Friday 17 May 2019

Chicken wars

We had the whole family sitting down to dinner on Easter Sunday Pater [that would be Bob the Patriarch], Mater, the F1 generation and their partners, the F2 = Gdau.I and Gdau.II. It was lovely to see their shining faces but the table was barely big enough to give everyone elbow room . . . and to hold the mountain of thanksgiven food. Mr Dunne the Butcher in Btown supplied one of his monstrous organic chickens, but there was much more beside; not least because there are several veggies in the family. That chicken was r'ared a long way from those battery farms where it takes 41 days to get a chicken from hatchling to marketable weight. Two days later, everyone had dispersed to their own homes and I was left with a hape of chicken to finish off. There is only so much chicken curry that a fellow can eat and I had to freeze two tasty aliquots of chicken stock for later. This probably colours my verdict but really I wouldn't care if I never ate chicken again.  But I do realise that I'm in a minority here: there is a rolling total of 19 billion chucks on the planet and about 25 million of them are killed in the USA every day for people to eat. And Herbert Hoover did not define prosperity and progress as "A chicken in every pot" in 1928. That was Henri IV of France: “Je veux qu'il n'y ait si pauvre paysan en mon royaume qu'il n'ait tous les dimanches sa poule au pot.”

But for several years in the 00s, I had the option of a chicken for Sunday dinner because I was on the payroll of a massive study to look at Campylobacter jejuni in chicken. Campy is a natural commensal of chicken guts and present in all commercial and homestead chickens as a wholly benign presence. If any of these microbes transfer to your gut unkilled then you are going to be talking to the porcelain telephone for a couple of days and hoping that the transitory infection isn't going to develop into Guillain-Barré syndrome which will give you months of pain and paralysis. With the best of intentions, our studies were probably under-powered and used technology and analysis that could never give a definitive answer to explain why Campy was treated so differently by people and by chickens. I have been know to say "They gave us €1 million of tax-payers money to find the the best solutions for avoiding infection by Campylobacter jejuni and the answer is . . . don't wash your chicken". It's the aerosol, stupid, like with hot-air hand-driers, chickens all have Campy about their person; it is easily killed by cooking; you don't want to spray in over the kitchen counter, the salad or you hands.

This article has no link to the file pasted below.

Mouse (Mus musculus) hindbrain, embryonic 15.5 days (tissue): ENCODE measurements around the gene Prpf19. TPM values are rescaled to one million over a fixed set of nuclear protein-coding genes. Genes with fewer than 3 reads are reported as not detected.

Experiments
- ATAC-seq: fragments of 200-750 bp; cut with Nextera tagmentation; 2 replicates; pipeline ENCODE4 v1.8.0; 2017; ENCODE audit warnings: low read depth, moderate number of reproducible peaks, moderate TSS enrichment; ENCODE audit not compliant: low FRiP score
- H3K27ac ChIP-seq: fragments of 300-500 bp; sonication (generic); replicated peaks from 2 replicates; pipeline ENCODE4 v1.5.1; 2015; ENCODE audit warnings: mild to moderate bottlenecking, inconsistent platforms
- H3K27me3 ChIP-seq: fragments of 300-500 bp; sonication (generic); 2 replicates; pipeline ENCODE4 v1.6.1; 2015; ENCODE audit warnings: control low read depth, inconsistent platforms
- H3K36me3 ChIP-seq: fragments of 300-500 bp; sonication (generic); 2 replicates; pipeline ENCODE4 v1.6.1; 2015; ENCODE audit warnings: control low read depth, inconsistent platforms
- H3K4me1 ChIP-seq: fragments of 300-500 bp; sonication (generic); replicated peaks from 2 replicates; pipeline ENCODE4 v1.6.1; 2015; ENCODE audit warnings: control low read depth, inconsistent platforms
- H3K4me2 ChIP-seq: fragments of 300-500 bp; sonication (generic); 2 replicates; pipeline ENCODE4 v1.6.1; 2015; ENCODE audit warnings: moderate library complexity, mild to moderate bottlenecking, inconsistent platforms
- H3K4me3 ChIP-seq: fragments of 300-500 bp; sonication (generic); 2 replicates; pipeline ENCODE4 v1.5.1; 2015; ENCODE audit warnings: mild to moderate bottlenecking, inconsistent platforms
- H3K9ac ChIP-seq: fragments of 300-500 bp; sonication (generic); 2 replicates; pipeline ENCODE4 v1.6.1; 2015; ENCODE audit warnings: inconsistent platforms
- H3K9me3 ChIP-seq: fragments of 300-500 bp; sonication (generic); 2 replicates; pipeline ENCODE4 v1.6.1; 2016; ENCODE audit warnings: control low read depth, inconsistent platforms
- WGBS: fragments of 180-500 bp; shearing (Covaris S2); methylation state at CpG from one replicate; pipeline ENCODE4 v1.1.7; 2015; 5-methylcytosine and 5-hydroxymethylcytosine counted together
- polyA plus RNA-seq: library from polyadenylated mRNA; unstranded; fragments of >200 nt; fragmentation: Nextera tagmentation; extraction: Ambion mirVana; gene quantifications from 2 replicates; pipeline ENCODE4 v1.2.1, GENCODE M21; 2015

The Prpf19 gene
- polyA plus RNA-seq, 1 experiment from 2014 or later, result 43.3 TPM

That bold advice is echoed "Do not wash raw chicken. During washing, chicken juices can spread in the kitchen and contaminate other foods, utensils, and countertops" by the US Center for Disease Control CDC in Atlanta Georgia. Even though they are more concerned with Salmonella than the much more prevalent cause of giving at both ends Campylobacter. Well the shit hit the fan <frrrppppttt> across many communities across America! Huge and engaged comment [read the comments to poll middle America] on both sides of the wash/unwash divide. Marriages have collapsed over the matter and, being America, probably several spouses have been offed in gunfire for [not] washing the Sunday chicken. The story was rechurned by Metafilter where it garnered a whole lot more commentary, some droll, some informative. It's probably marginally more important than whether you put the milk in first but the passion with which people hold and articulate their beliefs on chicken-washing suggests that the position is not data-driven.

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